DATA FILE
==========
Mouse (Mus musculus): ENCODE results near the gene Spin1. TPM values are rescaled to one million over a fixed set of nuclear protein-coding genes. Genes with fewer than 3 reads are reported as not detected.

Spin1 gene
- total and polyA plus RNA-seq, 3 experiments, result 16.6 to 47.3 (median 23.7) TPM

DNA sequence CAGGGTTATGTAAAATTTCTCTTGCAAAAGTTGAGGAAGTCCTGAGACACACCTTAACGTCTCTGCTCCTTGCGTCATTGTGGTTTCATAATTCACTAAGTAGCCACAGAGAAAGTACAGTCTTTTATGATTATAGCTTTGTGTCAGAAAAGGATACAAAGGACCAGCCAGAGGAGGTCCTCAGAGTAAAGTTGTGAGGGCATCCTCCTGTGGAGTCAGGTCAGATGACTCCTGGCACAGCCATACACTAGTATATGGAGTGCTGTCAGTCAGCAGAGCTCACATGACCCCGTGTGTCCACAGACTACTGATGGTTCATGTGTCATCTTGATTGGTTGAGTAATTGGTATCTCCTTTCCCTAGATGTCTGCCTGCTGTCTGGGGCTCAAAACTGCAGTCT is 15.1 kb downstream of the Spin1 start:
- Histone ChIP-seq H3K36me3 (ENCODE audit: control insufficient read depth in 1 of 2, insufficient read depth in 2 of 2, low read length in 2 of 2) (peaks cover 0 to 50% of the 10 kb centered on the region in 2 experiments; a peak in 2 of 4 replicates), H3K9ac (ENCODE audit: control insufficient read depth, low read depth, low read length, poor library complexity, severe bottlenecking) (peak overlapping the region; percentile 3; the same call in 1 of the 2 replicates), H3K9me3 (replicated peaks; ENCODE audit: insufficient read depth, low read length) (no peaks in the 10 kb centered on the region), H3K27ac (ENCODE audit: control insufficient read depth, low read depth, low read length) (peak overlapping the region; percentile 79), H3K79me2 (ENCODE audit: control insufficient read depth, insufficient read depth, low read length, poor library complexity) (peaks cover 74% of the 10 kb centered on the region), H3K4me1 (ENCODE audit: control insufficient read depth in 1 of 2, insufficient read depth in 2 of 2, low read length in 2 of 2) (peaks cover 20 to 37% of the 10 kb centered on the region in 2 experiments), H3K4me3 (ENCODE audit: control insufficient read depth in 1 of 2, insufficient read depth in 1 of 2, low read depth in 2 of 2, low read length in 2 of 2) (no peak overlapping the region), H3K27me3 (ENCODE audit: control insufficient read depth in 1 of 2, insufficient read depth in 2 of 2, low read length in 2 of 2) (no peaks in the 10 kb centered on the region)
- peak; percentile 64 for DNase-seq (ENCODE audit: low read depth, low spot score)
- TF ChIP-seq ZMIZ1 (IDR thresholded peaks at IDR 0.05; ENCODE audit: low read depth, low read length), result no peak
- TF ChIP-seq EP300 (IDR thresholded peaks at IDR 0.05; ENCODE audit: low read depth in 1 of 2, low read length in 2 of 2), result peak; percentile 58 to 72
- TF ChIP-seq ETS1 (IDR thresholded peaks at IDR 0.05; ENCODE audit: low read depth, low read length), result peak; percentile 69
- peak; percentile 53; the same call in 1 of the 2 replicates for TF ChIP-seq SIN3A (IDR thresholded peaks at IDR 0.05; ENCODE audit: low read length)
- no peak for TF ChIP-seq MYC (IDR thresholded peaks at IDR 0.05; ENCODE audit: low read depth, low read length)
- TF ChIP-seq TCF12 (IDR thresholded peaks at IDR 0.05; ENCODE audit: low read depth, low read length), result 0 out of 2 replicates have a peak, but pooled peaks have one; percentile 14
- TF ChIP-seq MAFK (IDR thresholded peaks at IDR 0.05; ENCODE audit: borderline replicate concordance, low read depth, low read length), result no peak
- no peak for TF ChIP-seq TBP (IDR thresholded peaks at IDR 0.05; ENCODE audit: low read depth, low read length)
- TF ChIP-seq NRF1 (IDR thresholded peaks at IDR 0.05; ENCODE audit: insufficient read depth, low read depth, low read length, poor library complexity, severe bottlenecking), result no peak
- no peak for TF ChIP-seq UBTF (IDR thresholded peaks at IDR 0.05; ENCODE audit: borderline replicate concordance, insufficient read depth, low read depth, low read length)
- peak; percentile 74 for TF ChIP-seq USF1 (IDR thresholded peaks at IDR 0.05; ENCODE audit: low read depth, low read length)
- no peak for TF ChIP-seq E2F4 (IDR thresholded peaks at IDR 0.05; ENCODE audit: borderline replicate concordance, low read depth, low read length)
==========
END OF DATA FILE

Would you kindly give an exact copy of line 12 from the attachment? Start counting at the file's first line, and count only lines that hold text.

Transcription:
- TF ChIP-seq TCF12 (IDR thresholded peaks at IDR 0.05; ENCODE audit: low read depth, low read length), result 0 out of 2 replicates have a peak, but pooled peaks have one; percentile 14